October is Breast Cancer Awareness Month, a fitting time to focus on what has transpired in the confrontation between state employee Heather Burke and Gov. Susana Martinez’s administration.
It’s a story of a bureaucracy that can’t get out of its own way long enough to do what’s right.
Burke, 41, worked on computer programs in a bureau of the state General Services Department for two and a half years. Her relationship with her direct boss, Karen Baltzley, soured after Burke filed whistleblower and harassment complaints.
Then Burke got sick, and her professional life unraveled for no good reason. Here’s what happened.
Doctors diagnosed Burke with breast cancer, and she eventually went on medical leave. She was receiving radiation treatments when Ed Burckle, Cabinet secretary of the state General Services Department, sent her an email on Aug. 31 saying she would be fired, effective the next day.
“Because you are unable to work,” Burckle wrote, his department intended to dismiss Burke. Burckle gave her 11 days to challenge his decision to fire her.
Burke called me. She said her breast cancer was being used by the state as a pretext to take away her job. She wondered if I would write about her case. I asked for her medical records and employment history, which she turned over to me.
I wrote a column about Burke, Baltzley and Burckle that appeared in the Sept. 7 edition of The New Mexican. Burke then contested her firing. She provided Burckle with a letter from her physician saying she was able to return to her $71,000-a-year job. Burke says neither Burckle nor anybody else on his management team had ever asked if she was healthy enough to go back to work before telling her that she would be dismissed.
After receiving the doctor’s statement, Burckle and his staff dawdled for several days. They also required Burke’s busy oncologist to fill out another form specifying how much lifting she could do, if she returned to work.
Burckle on Sept. 28 rescinded his plan to fire Burke. But her case was far from over.
That same day, the human resources director sent Burke a letter notifying her that she was being suspended for 30 days.
This was Burke’s punishment for an old infraction. She admits she once left a computer password unprotected. She also says other workers committed worse security breaches with no punishment at all.
I sent a handful of questions to Cabinet Secretary Burckle on Thursday about Burke’s firing being withdrawn and a 30-day suspension being imposed instead, explaining that I was working on a follow-up column. He didn’t respond to any of my questions.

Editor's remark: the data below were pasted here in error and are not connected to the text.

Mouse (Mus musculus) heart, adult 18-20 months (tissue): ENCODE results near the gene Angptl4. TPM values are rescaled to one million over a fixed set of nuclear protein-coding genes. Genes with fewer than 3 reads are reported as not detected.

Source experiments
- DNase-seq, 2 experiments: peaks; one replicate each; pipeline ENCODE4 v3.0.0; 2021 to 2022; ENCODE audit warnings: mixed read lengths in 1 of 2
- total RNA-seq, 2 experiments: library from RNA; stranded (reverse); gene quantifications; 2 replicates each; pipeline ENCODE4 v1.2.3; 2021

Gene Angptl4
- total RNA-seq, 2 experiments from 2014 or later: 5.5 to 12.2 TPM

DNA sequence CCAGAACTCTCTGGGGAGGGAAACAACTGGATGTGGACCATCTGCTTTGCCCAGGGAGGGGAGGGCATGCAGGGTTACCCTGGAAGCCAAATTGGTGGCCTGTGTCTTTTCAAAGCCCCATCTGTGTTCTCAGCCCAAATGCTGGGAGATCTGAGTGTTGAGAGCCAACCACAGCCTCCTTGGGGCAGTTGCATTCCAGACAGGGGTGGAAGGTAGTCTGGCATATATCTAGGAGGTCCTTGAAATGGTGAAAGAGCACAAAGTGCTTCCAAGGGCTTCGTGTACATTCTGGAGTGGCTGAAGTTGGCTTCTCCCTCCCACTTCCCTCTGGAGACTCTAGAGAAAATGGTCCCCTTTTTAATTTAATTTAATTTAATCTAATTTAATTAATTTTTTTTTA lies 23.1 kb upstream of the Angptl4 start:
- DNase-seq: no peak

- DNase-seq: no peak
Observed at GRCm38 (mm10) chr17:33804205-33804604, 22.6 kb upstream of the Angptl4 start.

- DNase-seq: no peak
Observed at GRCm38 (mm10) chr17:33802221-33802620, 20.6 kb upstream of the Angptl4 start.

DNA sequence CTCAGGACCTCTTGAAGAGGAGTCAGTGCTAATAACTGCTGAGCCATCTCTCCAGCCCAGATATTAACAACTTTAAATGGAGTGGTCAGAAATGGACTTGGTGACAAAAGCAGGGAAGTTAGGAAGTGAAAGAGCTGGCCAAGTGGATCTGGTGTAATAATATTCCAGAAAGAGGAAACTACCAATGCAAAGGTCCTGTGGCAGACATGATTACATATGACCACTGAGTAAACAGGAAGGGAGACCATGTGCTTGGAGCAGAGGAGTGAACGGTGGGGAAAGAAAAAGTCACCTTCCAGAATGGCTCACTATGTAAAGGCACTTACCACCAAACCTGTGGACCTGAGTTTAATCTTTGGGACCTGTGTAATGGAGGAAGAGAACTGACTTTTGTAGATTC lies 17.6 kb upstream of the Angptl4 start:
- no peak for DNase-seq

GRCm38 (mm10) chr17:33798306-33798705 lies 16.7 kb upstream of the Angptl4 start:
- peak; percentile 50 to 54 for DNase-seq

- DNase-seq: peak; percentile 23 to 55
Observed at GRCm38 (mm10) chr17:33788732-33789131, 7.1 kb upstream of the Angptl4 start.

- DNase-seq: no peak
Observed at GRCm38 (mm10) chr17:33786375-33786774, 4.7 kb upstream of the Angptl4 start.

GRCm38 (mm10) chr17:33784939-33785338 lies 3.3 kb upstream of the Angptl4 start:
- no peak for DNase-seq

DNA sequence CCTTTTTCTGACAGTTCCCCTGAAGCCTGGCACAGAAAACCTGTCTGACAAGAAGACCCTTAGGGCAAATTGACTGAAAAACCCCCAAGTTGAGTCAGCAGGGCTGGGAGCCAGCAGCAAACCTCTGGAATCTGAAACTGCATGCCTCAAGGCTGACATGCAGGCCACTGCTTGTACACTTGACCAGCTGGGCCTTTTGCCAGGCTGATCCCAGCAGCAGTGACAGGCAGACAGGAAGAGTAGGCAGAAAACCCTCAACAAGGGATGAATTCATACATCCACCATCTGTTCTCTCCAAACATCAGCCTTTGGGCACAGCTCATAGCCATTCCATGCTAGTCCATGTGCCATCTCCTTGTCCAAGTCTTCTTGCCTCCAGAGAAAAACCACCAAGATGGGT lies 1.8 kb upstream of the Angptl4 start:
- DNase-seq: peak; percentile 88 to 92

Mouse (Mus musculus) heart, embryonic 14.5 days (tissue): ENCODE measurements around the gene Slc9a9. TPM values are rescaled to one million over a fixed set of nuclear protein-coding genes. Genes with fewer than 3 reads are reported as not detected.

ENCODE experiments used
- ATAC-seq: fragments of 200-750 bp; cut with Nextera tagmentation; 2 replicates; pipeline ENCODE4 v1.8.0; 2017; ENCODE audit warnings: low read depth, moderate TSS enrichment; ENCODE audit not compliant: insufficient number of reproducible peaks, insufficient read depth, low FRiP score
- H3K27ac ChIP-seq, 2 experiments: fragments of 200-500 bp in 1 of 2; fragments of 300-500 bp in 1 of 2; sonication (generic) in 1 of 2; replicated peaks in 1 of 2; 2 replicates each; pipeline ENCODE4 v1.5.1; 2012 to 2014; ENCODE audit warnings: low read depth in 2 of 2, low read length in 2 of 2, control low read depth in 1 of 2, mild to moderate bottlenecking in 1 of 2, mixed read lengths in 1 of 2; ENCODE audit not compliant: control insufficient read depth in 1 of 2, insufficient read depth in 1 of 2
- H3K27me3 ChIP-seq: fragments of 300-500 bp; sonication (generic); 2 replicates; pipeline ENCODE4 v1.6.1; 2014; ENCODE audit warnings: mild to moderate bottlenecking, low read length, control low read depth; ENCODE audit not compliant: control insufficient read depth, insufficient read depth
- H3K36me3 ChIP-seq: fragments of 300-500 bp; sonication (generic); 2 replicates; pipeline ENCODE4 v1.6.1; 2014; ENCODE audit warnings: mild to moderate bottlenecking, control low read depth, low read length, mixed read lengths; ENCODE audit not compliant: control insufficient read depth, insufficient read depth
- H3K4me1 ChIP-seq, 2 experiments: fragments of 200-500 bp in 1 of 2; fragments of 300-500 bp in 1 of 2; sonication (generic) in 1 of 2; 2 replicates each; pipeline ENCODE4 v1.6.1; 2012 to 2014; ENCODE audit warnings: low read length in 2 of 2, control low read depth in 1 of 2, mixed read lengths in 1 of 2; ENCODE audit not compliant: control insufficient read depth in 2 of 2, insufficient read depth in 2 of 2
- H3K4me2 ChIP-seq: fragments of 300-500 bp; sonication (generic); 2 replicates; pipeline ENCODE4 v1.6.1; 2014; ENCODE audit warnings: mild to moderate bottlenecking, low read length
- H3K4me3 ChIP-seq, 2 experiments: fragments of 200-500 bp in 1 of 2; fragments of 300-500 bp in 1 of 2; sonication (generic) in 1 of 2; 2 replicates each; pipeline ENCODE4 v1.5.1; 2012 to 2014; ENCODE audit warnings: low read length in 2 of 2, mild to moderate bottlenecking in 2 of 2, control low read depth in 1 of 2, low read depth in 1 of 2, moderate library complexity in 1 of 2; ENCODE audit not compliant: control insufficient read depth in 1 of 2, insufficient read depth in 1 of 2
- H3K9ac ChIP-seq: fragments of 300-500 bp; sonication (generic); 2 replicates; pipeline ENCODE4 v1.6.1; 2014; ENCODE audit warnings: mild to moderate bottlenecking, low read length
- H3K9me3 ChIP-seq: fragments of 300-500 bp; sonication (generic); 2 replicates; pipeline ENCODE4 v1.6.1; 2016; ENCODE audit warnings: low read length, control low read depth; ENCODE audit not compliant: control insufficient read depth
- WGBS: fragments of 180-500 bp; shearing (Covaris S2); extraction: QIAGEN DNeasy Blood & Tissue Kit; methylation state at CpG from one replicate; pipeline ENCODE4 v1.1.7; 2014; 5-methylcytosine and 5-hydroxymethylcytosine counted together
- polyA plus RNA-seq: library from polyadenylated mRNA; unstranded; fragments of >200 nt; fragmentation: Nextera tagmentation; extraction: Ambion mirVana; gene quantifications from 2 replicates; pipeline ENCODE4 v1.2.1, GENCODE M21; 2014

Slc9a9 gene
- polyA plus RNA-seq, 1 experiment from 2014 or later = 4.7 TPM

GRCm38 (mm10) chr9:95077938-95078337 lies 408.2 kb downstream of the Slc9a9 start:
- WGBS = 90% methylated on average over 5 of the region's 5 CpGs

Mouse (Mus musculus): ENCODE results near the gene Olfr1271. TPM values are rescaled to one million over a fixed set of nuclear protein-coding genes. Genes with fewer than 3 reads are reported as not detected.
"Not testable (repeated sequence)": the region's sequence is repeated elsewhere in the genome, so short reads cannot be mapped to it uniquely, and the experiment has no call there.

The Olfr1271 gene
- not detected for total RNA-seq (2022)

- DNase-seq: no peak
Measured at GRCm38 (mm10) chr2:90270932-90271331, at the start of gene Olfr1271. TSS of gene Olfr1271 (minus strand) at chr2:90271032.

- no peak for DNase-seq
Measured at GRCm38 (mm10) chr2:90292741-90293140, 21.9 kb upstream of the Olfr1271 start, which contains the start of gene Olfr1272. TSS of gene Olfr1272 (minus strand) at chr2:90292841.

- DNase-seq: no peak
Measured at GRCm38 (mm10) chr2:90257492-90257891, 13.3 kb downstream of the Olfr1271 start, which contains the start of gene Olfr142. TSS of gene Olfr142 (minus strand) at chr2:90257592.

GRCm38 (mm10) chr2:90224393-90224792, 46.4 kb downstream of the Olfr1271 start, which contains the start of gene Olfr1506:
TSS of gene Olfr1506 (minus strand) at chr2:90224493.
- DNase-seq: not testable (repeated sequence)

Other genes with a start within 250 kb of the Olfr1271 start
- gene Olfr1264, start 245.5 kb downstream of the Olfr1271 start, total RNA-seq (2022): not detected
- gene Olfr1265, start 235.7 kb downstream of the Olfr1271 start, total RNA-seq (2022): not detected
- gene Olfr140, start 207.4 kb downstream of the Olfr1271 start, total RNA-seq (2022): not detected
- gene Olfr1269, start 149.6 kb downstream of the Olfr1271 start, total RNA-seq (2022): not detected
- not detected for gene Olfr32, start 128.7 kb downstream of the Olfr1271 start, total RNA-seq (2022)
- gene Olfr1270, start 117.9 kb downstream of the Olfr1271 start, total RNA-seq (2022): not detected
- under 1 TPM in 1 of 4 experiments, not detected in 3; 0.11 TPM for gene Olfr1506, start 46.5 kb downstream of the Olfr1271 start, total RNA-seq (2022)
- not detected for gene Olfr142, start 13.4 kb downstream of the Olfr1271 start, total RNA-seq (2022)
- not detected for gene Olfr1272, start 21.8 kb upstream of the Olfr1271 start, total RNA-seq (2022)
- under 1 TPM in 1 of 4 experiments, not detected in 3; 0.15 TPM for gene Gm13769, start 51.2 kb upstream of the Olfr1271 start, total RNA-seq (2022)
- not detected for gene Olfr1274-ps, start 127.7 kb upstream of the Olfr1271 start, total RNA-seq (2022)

But on Friday, his staff notified Burke’s labor union that she could return to work Monday, Oct. 5, provided that she dropped two complaints against the department that she’d filed with the U.S. Equal Employment Opportunity Commission. Burckle’s department also wanted her to accept a five-day suspension instead of the original 30 days.
Burke rejected the offer.
She had already notified the department that she no longer would accept pay funded by co-workers who had donated their sick leave to her. “I can’t take donated leave when I’m capable of working,” Burke said.
That was a gutsy decision by someone now without a paycheck who faces a $900 monthly bill for medical coverage, lost when the bosses suspended her.
Though Burckle ignored my questions about the case, a state publicist, Estevan Lujan sent me a statement: “Contrary to your false claims, Ms. Burke continues to work for the General Services Department and was never fired.”
Lujan previously had told me that state law prevented department supervisors from commenting on Burke’s case, other than to say her claims of retaliation were false. Yet it appeared that at least one of Burke’s supervisors had discussed her case at length outside the workplace.
My first column on Burke elicited numerous comments. Five people posted statements under the column on The New Mexican’s website. The only one criticizing Burke was from a Jason Baltzley, the same name as the grown son of Burke’s direct supervisor, Karen Baltzley. Jason Baltzley wrote: “The fact that anyone would support this woman after the years of pure hell she has put everyone in that dept. through is sheer insanity!”
Lujan dismissed Jason Baltzley’s comment as the opinion of “a non-state employee.” He ignored my question about whether supervisors asked Karen Baltzley if she had breached state rules by discussing personnel matters with relatives. Karen Baltzley did not respond to a request for comment.
Burke says her boss wanted to push her out and that breast cancer became the excuse to get rid of her. If that was the state’s strategy, it failed.
Burckle’s new approach should be to welcome Burke back to work and declare it a victory for fair play. That beats the alternative of squandering more time and taxpayer money on case that gets worse for the state by the day.